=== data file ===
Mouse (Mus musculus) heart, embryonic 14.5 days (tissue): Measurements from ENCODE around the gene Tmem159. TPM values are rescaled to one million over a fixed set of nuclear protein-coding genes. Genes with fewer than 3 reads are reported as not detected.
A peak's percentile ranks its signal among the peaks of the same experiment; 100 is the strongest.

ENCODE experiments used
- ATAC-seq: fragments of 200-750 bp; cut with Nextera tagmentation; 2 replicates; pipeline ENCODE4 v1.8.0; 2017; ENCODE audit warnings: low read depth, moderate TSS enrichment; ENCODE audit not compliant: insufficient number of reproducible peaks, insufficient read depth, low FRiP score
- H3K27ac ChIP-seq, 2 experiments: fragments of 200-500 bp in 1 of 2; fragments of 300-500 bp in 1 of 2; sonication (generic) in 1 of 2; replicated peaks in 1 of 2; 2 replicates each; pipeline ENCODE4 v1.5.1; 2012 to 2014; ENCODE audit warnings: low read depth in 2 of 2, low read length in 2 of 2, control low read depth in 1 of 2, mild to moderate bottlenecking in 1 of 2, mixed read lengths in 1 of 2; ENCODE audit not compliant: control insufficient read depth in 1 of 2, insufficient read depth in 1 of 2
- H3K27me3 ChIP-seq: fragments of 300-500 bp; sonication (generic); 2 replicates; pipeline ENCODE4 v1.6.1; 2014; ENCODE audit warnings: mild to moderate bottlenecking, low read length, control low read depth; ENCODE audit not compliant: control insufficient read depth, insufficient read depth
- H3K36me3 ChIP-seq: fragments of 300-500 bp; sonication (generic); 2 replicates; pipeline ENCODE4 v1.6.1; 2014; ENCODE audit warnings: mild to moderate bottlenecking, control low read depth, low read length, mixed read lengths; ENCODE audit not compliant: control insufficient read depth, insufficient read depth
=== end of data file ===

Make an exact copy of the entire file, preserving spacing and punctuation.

Mouse (Mus musculus) heart, embryonic 14.5 days (tissue): Measurements from ENCODE around the gene Tmem159. TPM values are rescaled to one million over a fixed set of nuclear protein-coding genes. Genes with fewer than 3 reads are reported as not detected.
A peak's percentile ranks its signal among the peaks of the same experiment; 100 is the strongest.

ENCODE experiments used
- ATAC-seq: fragments of 200-750 bp; cut with Nextera tagmentation; 2 replicates; pipeline ENCODE4 v1.8.0; 2017; ENCODE audit warnings: low read depth, moderate TSS enrichment; ENCODE audit not compliant: insufficient number of reproducible peaks, insufficient read depth, low FRiP score
- H3K27ac ChIP-seq, 2 experiments: fragments of 200-500 bp in 1 of 2; fragments of 300-500 bp in 1 of 2; sonication (generic) in 1 of 2; replicated peaks in 1 of 2; 2 replicates each; pipeline ENCODE4 v1.5.1; 2012 to 2014; ENCODE audit warnings: low read depth in 2 of 2, low read length in 2 of 2, control low read depth in 1 of 2, mild to moderate bottlenecking in 1 of 2, mixed read lengths in 1 of 2; ENCODE audit not compliant: control insufficient read depth in 1 of 2, insufficient read depth in 1 of 2
- H3K27me3 ChIP-seq: fragments of 300-500 bp; sonication (generic); 2 replicates; pipeline ENCODE4 v1.6.1; 2014; ENCODE audit warnings: mild to moderate bottlenecking, low read length, control low read depth; ENCODE audit not compliant: control insufficient read depth, insufficient read depth
- H3K36me3 ChIP-seq: fragments of 300-500 bp; sonication (generic); 2 replicates; pipeline ENCODE4 v1.6.1; 2014; ENCODE audit warnings: mild to moderate bottlenecking, control low read depth, low read length, mixed read lengths; ENCODE audit not compliant: control insufficient read depth, insufficient read depth